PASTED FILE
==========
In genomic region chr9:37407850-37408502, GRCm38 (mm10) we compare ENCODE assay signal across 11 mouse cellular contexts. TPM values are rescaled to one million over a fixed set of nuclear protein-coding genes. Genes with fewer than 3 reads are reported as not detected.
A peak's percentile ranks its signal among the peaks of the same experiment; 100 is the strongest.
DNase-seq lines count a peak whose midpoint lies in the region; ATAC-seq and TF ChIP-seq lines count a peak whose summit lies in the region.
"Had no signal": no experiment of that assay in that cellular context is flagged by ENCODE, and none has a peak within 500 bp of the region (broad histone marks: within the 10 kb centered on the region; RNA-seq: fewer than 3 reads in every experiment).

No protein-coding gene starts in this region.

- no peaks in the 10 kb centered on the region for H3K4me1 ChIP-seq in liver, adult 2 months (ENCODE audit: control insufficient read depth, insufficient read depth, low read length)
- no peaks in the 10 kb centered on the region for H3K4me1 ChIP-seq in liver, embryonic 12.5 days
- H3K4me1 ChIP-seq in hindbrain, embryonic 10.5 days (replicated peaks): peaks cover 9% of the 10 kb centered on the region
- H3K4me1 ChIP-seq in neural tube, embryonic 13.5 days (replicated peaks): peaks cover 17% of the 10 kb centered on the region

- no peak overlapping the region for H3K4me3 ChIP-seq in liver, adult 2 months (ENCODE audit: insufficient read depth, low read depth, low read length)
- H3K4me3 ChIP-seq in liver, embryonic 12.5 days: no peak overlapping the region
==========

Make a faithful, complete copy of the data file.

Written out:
In genomic region chr9:37407850-37408502, GRCm38 (mm10) we compare ENCODE assay signal across 11 mouse cellular contexts. TPM values are rescaled to one million over a fixed set of nuclear protein-coding genes. Genes with fewer than 3 reads are reported as not detected.
A peak's percentile ranks its signal among the peaks of the same experiment; 100 is the strongest.
DNase-seq lines count a peak whose midpoint lies in the region; ATAC-seq and TF ChIP-seq lines count a peak whose summit lies in the region.
"Had no signal": no experiment of that assay in that cellular context is flagged by ENCODE, and none has a peak within 500 bp of the region (broad histone marks: within the 10 kb centered on the region; RNA-seq: fewer than 3 reads in every experiment).

No protein-coding gene starts in this region.

- no peaks in the 10 kb centered on the region for H3K4me1 ChIP-seq in liver, adult 2 months (ENCODE audit: control insufficient read depth, insufficient read depth, low read length)
- no peaks in the 10 kb centered on the region for H3K4me1 ChIP-seq in liver, embryonic 12.5 days
- H3K4me1 ChIP-seq in hindbrain, embryonic 10.5 days (replicated peaks): peaks cover 9% of the 10 kb centered on the region
- H3K4me1 ChIP-seq in neural tube, embryonic 13.5 days (replicated peaks): peaks cover 17% of the 10 kb centered on the region

- no peak overlapping the region for H3K4me3 ChIP-seq in liver, adult 2 months (ENCODE audit: insufficient read depth, low read depth, low read length)
- H3K4me3 ChIP-seq in liver, embryonic 12.5 days: no peak overlapping the region